Soon, Vladimir began to feel a little better. He felt so well that one evening after his mother had left him alone with a warm bowl of soup and a chunk of coarse black bread, he slipped quietly out of bed. He moved carefully across the room to test his legs, touching sturdy furniture along the way to maintain his precarious balance.
Finally, he stopped at the far wall where a cracked mirror sat, dusty but serviceable. He looked at himself, naked, in the tall glass that ran six feet up from the floor. He saw the cuts and bruises that covered his body, his face; the dark, puffy eyes; the thickened lips, bruised and red, split open at both ends. He moved to the right so his face was centered on the crack in the mirror.
He looked like a two-faced monster. Opening his mouth wide, he clenched his teeth gently together and smiled. He saw that all of the teeth were still intact, aligned in their proper places. He smiled again. Blinking his puffy eyes, he stuck his tongue out and wagged it at himself. He said “Ah,” then held his throat with both hands, and said it again. He gagged.
While he studied himself, he noticed that his long gray tie was lying on the top of the dresser. He wrapped it around his neck, then stood back away from the mirror and admired his bruised body. He thought about tomorrow's visit by Inessa Kostenko, his first true love, the one he'd soon have to leave behind when he left alone for the Army and his duty.
Pulling the tie closer to his throat, he wondered what his stepfather would say if he could see him like this, naked with a stupid tie around his neck. He always made him wear the tie to school, “to keep up appearances,” he'd tell him. All it ever really did was keep him busy fighting the bullies who taunted him every day, calling him a sissy or mama’s boy or worse.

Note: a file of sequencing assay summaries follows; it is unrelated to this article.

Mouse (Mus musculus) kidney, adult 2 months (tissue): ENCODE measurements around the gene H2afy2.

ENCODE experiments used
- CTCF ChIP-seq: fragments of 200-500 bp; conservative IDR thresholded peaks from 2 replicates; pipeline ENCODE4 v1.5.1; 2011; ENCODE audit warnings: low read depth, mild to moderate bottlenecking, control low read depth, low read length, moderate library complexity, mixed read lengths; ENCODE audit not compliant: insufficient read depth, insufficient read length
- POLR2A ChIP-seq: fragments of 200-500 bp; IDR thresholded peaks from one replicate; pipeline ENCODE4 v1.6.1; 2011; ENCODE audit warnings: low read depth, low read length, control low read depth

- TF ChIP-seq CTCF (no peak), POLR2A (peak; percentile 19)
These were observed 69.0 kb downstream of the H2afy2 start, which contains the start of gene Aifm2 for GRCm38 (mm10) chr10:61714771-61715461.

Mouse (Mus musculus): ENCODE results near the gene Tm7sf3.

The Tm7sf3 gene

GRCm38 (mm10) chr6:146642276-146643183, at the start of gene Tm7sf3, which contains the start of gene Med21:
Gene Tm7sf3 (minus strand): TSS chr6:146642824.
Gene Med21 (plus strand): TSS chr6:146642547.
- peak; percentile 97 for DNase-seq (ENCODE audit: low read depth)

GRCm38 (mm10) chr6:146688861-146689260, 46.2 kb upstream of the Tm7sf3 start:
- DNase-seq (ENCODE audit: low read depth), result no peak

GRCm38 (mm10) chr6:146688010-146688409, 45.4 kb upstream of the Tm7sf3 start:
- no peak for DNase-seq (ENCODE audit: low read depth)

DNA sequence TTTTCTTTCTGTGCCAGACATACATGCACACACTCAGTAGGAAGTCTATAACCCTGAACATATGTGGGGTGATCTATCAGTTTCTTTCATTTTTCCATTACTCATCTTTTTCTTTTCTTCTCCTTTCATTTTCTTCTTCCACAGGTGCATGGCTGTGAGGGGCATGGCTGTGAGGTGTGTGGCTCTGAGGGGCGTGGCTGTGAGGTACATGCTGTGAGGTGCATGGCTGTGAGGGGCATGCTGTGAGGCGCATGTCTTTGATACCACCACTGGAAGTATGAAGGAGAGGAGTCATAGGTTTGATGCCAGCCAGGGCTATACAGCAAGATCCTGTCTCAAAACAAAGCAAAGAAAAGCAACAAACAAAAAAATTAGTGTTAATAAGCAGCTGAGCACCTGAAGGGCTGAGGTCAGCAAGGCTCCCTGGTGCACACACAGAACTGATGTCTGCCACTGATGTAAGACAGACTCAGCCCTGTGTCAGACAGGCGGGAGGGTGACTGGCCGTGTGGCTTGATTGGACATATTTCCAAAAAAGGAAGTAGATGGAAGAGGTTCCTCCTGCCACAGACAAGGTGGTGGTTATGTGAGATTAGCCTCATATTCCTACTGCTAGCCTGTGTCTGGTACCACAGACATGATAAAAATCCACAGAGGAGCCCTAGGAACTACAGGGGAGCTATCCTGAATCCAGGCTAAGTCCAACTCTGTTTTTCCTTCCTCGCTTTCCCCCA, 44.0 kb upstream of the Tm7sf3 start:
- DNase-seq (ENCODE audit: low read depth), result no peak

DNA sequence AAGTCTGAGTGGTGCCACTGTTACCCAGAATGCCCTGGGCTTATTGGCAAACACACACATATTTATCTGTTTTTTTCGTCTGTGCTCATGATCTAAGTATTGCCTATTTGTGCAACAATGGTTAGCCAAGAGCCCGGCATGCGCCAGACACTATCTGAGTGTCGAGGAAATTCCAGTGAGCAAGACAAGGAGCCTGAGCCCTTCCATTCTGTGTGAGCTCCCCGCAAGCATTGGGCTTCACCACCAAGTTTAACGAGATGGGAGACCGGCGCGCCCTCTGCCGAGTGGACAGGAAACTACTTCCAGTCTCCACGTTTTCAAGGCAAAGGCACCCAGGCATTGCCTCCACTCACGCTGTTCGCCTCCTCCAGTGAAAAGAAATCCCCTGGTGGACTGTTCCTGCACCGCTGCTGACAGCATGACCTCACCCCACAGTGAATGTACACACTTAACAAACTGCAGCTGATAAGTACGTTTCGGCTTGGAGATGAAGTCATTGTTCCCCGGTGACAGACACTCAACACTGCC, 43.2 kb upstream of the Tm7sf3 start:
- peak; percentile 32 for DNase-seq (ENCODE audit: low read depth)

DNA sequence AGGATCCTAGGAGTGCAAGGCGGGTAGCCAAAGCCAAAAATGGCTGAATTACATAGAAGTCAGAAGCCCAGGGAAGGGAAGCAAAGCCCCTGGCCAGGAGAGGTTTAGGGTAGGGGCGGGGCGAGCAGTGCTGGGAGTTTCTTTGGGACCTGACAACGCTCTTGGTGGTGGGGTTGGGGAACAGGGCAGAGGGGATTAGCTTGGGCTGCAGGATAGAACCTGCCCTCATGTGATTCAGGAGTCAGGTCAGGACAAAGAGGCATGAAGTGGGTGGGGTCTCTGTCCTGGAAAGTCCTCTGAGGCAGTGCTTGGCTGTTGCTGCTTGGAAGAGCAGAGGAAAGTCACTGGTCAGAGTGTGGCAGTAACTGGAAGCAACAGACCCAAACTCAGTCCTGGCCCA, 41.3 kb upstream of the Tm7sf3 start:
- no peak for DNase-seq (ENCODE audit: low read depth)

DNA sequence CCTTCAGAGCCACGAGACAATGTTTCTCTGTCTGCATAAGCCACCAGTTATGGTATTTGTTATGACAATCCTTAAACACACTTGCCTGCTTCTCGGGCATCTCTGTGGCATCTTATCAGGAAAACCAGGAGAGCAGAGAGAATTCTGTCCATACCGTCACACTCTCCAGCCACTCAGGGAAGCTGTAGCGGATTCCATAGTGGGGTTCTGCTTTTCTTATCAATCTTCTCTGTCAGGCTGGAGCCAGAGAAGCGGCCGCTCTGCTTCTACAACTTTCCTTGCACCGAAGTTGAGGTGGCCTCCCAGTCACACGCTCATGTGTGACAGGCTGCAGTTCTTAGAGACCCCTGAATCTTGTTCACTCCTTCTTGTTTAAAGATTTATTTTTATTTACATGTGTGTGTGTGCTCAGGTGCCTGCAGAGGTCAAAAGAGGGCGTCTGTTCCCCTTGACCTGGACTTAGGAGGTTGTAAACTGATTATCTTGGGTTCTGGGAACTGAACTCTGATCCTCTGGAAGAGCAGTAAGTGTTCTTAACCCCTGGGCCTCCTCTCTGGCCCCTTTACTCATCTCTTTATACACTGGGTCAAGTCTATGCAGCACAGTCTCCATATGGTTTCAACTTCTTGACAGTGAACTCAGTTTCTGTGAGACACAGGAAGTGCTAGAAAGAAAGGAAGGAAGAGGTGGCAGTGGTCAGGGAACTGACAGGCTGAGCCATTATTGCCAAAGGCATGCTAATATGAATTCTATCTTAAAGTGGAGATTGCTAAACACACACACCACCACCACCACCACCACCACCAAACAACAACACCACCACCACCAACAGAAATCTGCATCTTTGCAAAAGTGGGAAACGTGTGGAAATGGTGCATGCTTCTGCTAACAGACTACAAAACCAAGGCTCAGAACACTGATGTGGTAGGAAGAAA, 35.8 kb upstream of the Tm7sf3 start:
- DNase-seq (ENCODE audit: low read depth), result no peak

He won some fights, lost others, but he never stopped wearing the tie. It was one of the many disciplines drilled into him every day by his stepfather to prepare him for a glory he'd never known before, and never would unless he finally decided to become a man, or so his stepfather said.
“Your future is not in your head but in your arms and fists,” the lectures always started. “Discipline the body, the mind will take care of itself.” After the talks, he more often than not would goad Vladimir into another bloody fight, “to the finish,” before he'd allow him any rest or time to think.
Vladimir yawned and rubbed his belly as he moved back to the bed. He pushed in beneath the warm blankets, and pulled them snugly to his chin. Sighing, he placed his arms behind his head and closed his tired eyes.
He slept fitfully at first, dreaming about Inessa Kostenko. He could feel her warmth near him even now. Eventually, he turned onto his side, moaning. He began to have visions of his stepfather's empty grave, and how he planned to put him there. He didn't know how or even when yet, but he did know one thing for certain. Someday he would kill the old man, if it took him the rest of his life.
Maybe the Army would teach him the how of it, and then he'd only have to worry about the when of it. He could hardly wait for fall to arrive. Then, he could begin his arduous Army training which, he was sure, would teach him, among other important things, the skills he would need to do the final job, provide him the knowledge that would prepare him properly for the final battle to see who the real man of the family was, after all.
Fidgeting in his sleep, he poked a naked foot out from beneath the blankets to touch the cool dampness of the room. Suddenly, his toes began to wiggle, almost like in cadence to the commands of a burly drill sergeant, who was shouting obscenities into his ear.
In his sleep, he cringed.